As a general psychiatrist and addiction psychiatrist, I’m asked all the time about my opinions on cannabis, and what I think the pros and cons of marijuana use are for individual or public health. People want to know if it’s good for sleep, for anxiety reduction, and whether or not I think it should be legal or taken regularly to reduce their post-traumatic stress disorder symptoms. Be it in the office, or outside of it, there’s no paucity of curiosity and debate in our current environment about its use.
But what about for depression? Although anxiety and sleep are commonly cited reasons that people use cannabis, people also sometimes use it to lighten their mood, or to feel better. Another question that I hear, but which I see less addressed in the current literature, is also an important one: If I or a loved one suffer from depression, what impact does marijuana use have? Below, I’ll do my best to answer this question.
As of July 2021, marijuana is legal in 18 states, and many more states have approved its use for medical reasons. Every year sees more and more research into the utility and harms of cannabis-containing compounds and cannabinoid receptor targets for the treatment of psychiatric problems. Some states even allow medical marijuana cards to be issued for the treatment of depression.
So how can my answer be so definitively negative about its ability to improve depression? Well, as we all know, policy doesn’t always follow science.
Marijuana is not an efficacious treatment for depression
The best way for researchers to determine whether a treatment works is to do a randomized controlled trial, and to compare outcomes from an active treatment group with a group that received a placebo. If, on average, people are found to improve in a single-group study, it’s hard to know why the change happened; It could have been due to the intervention, a “placebo effect” or other study-related factors. A meta-analysis is also a useful way to find definitive, less-biased answers as it compiles data from numerous pre-existing studies.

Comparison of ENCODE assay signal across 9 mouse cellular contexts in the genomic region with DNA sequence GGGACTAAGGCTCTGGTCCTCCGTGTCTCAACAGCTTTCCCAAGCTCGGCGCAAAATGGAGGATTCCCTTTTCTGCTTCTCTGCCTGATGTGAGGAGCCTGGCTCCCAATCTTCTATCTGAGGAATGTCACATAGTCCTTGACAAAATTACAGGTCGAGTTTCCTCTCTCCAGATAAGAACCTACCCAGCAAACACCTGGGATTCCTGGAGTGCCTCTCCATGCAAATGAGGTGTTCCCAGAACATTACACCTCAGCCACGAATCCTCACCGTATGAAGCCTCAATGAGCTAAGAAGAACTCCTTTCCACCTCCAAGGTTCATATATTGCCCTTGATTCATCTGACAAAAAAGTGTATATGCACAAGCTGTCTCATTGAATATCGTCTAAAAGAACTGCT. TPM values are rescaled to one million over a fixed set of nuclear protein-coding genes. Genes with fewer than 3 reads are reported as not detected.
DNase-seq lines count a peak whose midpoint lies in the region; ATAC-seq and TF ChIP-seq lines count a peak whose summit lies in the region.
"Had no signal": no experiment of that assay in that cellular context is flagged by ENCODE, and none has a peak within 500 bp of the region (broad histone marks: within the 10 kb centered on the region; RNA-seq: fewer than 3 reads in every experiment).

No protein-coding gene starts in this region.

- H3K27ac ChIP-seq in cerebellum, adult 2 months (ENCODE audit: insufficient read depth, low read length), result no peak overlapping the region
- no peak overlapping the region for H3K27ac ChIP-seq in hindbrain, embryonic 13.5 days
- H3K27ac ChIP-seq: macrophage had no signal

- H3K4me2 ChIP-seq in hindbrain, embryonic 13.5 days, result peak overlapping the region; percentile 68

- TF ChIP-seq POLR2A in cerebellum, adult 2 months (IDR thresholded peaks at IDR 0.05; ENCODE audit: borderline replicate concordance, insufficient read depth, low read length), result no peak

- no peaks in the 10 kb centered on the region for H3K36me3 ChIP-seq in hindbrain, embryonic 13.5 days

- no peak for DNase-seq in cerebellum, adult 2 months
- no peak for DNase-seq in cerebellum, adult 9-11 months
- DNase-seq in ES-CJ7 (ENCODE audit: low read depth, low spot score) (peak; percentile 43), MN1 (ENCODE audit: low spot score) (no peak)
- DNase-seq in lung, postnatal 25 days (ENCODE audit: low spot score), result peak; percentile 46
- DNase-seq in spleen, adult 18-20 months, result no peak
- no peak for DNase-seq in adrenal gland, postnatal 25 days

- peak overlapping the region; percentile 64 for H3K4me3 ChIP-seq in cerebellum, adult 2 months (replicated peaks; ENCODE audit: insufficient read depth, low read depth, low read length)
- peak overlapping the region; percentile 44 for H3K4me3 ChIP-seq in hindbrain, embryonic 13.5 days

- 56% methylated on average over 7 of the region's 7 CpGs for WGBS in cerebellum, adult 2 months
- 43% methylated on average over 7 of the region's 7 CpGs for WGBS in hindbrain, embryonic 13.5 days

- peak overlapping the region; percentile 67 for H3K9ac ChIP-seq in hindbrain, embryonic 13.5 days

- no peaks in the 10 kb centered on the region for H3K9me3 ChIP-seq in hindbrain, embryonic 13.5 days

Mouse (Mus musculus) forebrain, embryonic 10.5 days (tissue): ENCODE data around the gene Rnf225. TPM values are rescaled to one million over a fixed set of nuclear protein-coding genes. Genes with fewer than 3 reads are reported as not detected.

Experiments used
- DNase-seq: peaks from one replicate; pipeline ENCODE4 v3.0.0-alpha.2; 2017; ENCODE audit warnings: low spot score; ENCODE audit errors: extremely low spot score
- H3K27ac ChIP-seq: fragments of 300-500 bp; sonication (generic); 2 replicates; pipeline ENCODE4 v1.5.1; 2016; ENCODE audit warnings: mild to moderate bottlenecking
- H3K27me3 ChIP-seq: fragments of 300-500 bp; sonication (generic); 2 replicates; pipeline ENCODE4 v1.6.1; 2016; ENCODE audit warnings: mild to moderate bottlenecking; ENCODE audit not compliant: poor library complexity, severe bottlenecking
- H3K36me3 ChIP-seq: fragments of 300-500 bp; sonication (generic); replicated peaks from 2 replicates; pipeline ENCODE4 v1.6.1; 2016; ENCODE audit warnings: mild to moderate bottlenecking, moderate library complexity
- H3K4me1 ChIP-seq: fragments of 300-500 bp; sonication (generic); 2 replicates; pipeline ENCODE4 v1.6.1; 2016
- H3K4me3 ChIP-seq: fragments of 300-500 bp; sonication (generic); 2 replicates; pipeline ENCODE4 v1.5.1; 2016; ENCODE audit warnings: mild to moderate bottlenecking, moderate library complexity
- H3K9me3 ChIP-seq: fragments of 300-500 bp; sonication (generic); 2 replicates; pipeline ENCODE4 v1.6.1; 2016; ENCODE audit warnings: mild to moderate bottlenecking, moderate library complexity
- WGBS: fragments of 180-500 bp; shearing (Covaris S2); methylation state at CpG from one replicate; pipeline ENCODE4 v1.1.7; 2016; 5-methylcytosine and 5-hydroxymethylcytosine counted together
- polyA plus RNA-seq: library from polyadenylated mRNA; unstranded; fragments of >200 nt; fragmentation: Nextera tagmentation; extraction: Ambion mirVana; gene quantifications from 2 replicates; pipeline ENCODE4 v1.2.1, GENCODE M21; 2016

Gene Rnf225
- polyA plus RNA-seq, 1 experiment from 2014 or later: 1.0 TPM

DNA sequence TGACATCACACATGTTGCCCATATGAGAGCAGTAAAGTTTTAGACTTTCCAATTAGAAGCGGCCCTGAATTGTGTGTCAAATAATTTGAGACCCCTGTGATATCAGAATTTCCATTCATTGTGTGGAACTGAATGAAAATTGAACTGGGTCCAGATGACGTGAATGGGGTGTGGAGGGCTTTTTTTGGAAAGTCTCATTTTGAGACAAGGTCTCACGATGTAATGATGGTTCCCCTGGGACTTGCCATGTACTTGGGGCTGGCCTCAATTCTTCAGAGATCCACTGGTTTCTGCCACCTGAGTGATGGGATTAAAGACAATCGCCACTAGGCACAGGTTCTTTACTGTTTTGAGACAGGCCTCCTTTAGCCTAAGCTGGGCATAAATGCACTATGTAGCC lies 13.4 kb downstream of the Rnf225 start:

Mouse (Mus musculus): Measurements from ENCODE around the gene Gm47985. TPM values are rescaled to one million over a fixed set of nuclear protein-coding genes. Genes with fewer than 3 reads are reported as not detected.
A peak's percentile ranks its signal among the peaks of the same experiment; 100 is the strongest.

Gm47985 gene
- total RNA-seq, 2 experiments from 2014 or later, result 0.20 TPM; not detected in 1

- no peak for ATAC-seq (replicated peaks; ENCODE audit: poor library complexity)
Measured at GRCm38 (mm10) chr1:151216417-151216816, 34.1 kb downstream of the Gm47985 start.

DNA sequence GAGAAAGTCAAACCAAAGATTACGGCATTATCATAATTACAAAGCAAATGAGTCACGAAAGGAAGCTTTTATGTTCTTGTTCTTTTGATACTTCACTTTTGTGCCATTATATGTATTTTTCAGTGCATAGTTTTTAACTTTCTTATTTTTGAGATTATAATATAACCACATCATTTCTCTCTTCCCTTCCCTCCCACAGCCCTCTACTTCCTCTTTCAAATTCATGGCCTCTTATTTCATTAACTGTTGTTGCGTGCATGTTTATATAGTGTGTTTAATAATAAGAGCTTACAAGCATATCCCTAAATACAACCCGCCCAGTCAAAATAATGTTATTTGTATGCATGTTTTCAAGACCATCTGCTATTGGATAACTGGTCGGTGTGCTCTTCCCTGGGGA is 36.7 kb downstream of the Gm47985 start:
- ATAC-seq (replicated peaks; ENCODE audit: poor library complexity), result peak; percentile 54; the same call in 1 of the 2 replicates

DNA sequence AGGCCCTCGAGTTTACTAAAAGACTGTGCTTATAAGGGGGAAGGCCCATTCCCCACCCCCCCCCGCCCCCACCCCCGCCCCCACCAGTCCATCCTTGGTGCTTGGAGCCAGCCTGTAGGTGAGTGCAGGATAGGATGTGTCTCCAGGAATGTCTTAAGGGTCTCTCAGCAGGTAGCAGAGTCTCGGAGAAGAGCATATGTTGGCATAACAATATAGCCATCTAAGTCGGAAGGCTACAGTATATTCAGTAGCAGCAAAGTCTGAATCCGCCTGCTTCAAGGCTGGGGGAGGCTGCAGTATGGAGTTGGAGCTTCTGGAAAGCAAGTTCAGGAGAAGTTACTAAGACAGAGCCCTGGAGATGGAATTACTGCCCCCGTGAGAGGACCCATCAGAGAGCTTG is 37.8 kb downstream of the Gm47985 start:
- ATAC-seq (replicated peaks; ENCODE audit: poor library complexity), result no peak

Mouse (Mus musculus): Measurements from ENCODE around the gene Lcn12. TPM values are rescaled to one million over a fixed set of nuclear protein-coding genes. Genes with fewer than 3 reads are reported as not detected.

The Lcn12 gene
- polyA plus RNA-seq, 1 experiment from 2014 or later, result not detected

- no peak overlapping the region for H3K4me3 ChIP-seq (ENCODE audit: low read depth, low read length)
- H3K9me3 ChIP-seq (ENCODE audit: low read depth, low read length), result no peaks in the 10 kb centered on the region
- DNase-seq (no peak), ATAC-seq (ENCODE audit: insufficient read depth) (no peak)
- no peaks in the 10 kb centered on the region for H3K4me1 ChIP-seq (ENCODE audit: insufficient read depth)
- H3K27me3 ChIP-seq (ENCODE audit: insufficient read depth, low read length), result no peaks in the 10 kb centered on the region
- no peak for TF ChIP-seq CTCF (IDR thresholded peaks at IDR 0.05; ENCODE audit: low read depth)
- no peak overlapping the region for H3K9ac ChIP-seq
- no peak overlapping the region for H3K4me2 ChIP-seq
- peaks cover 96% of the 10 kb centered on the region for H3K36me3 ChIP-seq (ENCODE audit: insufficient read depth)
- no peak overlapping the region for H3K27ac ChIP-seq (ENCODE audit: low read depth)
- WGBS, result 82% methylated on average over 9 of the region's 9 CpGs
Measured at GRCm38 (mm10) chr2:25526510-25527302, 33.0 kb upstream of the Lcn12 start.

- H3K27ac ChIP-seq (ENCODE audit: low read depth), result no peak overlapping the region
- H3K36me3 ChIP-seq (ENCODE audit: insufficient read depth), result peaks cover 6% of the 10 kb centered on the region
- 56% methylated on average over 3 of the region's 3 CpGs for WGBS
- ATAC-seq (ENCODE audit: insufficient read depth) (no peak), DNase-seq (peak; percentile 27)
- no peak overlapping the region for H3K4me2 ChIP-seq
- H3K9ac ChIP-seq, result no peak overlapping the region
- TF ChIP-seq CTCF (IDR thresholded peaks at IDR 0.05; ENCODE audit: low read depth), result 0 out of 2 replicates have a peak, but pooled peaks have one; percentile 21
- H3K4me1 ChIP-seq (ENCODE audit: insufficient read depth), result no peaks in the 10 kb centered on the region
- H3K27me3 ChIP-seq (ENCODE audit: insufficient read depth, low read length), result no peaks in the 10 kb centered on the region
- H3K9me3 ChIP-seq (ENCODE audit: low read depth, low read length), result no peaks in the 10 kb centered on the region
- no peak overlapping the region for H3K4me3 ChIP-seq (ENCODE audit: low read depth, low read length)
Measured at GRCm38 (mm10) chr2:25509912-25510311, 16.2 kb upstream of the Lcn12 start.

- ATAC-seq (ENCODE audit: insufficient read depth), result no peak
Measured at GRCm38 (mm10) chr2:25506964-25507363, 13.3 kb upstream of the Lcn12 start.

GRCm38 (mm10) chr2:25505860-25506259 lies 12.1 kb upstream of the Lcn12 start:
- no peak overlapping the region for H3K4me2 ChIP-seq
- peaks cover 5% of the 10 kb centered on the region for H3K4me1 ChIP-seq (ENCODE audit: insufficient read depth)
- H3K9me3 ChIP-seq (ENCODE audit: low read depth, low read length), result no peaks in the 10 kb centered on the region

An important meta-analysis, including 12 randomized trials and more than 1,500 patients with depression symptoms found no change in depression from pharmaceutical grade THC over 4-12 weeks of treatment. Observational and epidemiological studies using marijuana have also not found a positive long-term effect of cannabis use on the course and outcome of depression.
CBD is another component of marijuana which has less direct effects on the brain and carries a lower addiction risk than THC. Studies show that it might help reduce anxiety and marijuana withdrawal symptoms, but so far it has not been found to reduce depressive symptoms.
Cannabis may make psychiatric symptoms worse
We have known for a while that heavy cannabis use increases the risk of getting a psychotic disorder, especially in adolescents. It also can impair attention and memory, and trigger panic attacks. Most importantly, though, for the depression question, two large-scale, rigorous meta-analyses have found that extremely heavy use increases depression. One study determined that heavy cannabis use increases the odds of developing depressive symptoms later on. Another concluded that cannabis consumption in adolescence increases the risk of developing major depression and suicidality in young adulthood. Several expert panels now oppose the use of cannabis for major depressive disorder treatment.
The trickiness of self-medicating and addiction
So how do we explain the fact that so many people report mood benefits from consuming marijuana? For one, THC causes euphoria, just like other drugs of abuse. Second, it’s possible that some of these people are confusing mood improvement with alleviation of withdrawal symptoms. Just like other addictive substances, cannabis use is habit-forming. Frequent heavy use will change the brain over time such that withdrawal symptoms set in upon reduction or cessation of use. Symptoms of cannabis withdrawal include irritability, anxiety, poor sleep, loss of appetite, restlessness, depression, and these may start within a week of cessation. In people who frequently use marijuana, use relieves these symptoms which can trick them into thinking it’s helping their mood.
The bottom line
Current research does not support the use of marijuana for the treatment of depression, and people who report improvement in mood might just be relieving withdrawal. An alternate explanation is that, for a subgroup of people, marijuana actually is benefiting their depression. But, until the science can tell us which subgroup of people are most likely to benefit, it’s best to utilize strategies that have been proven to be effective and for which side effects are better known.